The CBI and 40 industry trade associations have issued a statement calling on the Chancellor to consider sweeping reforms of the business rates system in the forthcoming Budget later this month, emphasising the urgency of reform.

Combined, the statement represents the views of employers of around 261,000 businesses and nine million employees, including British Retail Consortium, UK Hospitality and SMMT. They are arguing that reform of the long derided business rates system is essential if the Government is to reach its green investment targets.

Autumn Budget

The autumn Budget will take place on 27 October and these trade associations think this is an ideal time to reform what they collectively see as an outdated and outmoded business rate regime which acts as a drag on the Government’s goal of a high wage, high productivity and high investment economy. They think that reform of the system could unleash a wave of business investment which will lend support to the key Government priorities of working towards net zero and levelling up.

Currently, as the system operates, 50 per cent of business investment is potentially subject to business rates. The system thereby actively acts as a disincentive to new business investment and to decarbonisation. Without new investment there will be no improvement in the all-important productivity rates, the only sustainable route to higher wages, the statement argues.

CBI Chief Economist, Rain Newton-Smith, says:

“Action to get investment flowing into and around the UK is sorely needed to reinforce our recovery. The Government deserves credit for convening the supply chain advisory group to unblock temporary challenges, but as we’re seeing with energy prices, there is no substitute for longer-term planning and investment.

“The Chancellor has an opportunity to fix this, starting with fundamental business rates reform at the Budget and Comprehensive Spending Review. By setting out an approach which attracts investment, he can equip the UK with the tools it needs to secure the high wage, high productivity and high skill economy of the future.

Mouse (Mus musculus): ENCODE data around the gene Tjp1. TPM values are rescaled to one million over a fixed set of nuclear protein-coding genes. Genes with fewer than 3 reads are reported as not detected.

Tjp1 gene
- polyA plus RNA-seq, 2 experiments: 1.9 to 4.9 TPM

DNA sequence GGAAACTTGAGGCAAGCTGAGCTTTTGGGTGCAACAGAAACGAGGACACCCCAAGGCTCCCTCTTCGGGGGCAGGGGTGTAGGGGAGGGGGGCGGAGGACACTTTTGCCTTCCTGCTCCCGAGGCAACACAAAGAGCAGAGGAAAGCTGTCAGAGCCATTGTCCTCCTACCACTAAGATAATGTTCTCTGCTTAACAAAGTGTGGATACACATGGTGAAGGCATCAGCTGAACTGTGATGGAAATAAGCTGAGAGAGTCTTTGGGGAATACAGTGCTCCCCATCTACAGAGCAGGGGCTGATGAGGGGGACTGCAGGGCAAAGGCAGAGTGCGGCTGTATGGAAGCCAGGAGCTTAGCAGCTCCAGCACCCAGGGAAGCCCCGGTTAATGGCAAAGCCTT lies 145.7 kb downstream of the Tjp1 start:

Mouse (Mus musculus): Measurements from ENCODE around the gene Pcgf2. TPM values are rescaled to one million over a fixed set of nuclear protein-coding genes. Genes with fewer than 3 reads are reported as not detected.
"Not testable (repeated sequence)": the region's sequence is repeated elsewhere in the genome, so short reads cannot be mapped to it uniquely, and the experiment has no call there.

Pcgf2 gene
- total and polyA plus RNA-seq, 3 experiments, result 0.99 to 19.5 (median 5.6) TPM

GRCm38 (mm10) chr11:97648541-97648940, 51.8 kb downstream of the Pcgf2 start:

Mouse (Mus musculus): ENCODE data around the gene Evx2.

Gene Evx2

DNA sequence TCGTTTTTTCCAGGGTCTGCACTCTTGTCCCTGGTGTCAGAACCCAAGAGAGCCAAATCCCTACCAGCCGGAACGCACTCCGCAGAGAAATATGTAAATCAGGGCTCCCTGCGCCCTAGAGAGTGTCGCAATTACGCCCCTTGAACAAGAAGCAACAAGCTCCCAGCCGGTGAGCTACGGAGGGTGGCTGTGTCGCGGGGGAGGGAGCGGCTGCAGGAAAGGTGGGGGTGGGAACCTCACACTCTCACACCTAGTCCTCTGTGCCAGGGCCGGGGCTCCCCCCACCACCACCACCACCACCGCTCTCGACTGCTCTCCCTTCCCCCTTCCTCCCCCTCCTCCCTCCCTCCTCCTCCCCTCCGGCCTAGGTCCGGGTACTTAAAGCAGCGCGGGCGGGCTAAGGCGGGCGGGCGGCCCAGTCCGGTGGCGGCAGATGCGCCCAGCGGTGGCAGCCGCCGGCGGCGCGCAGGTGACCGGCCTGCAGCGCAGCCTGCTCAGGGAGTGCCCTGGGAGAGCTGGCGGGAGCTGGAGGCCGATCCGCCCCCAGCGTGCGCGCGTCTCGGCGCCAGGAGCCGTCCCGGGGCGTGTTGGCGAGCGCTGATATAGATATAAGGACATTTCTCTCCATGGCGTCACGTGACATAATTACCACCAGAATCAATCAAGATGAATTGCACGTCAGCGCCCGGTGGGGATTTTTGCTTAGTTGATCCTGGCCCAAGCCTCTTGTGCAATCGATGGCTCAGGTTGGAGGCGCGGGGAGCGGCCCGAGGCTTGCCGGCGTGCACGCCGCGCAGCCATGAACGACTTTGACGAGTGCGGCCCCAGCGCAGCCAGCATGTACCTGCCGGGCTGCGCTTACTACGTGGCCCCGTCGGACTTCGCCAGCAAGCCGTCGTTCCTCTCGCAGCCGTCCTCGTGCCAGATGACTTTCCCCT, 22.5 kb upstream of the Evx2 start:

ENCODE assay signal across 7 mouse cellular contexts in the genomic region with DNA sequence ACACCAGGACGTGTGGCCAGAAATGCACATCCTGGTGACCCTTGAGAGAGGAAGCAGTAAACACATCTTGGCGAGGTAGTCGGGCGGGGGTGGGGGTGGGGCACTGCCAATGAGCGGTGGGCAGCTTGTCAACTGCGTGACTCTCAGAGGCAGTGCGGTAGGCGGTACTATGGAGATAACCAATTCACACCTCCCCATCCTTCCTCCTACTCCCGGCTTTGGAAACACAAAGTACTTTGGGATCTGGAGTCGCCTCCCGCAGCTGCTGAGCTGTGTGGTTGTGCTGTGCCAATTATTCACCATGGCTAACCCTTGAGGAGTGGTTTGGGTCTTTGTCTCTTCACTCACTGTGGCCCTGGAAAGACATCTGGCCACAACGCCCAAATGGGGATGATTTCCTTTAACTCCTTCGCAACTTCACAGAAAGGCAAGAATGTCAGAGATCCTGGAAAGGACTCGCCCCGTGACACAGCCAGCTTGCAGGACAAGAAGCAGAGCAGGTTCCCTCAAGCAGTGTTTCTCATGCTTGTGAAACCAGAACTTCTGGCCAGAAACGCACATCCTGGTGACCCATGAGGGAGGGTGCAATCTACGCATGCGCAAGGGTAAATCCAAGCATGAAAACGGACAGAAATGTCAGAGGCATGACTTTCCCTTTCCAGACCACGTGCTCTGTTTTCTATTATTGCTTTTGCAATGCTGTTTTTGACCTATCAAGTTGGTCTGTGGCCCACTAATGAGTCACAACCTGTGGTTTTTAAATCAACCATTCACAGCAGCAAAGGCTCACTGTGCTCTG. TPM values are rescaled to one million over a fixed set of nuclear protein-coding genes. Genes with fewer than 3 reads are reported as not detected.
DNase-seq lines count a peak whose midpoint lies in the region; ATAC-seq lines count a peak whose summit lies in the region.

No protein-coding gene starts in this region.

“With up to half of business investment potentially subject to business rates, it has literally become a tax on investment. Action to stimulate investment, starting with business rates reform, unites firms spanning the whole economy. If the government is serious about achieving its net zero ambitions, kicking reforms further into the long grass cannot be the answer.”

Helen Dickinson OBE, Chief Executive of the British Retail Consortium, says:

“Sky high business rates are closing stores up and down the country and preventing new ones from opening. A recent BRC survey found that four-in-five retailers will be forced to close shops unless the rates burden falls following the Government’s upcoming Fundamental Review. Without change, the areas most in need of levelling will be hit hardest, and the Government’s levelling up agenda will fail. The choice is clear – cut rates and boost investment and jobs, or leave them unchanged and see more shops closed and jobs lost.”

Business Rates Consultation

Following a recent business rates consultation and review the Government has confirmed that policy announcements on business rates are to be made this autumn. The statement reminds Government that UK business need to see “fundamental reform of the system” if it is to address these long-standing barriers to investment.

The forthcoming business rates revaluation is coming two years later than planned and seven years after the last revaluation, a delay that has made worse an already dysfunctional system.

Major shocks to the system

The statement argues that the current system creates “major shocks” to businesses and local government revenue streams, and the system is not responsive to economic conditions. The current five-year revaluation cycle means that “over time businesses are often paying rates based on out of-date valuations.”

The system involves a “long and technical process of valuation, and a lack of correlation between the rates and businesses’ ability to pay”, plus the annual changes in the business rate multipliers, all combine to make the system opaque and hard for businesses to navigate, says the statement.

The business rates appeals system also creates financial uncertainty for local authorities. There is constantly a large volume of appeals to the Valuation Office Agency and the delays in solving these cases creates uncertainty for authorities, meaning they may have to refund several years’ worth of rates to businesses, playing havoc with their budgets.

Finally, the current system can reward perverse behaviour as it rewards large “space-hungry developments” often out of town, often to the detriment of town and city centres.


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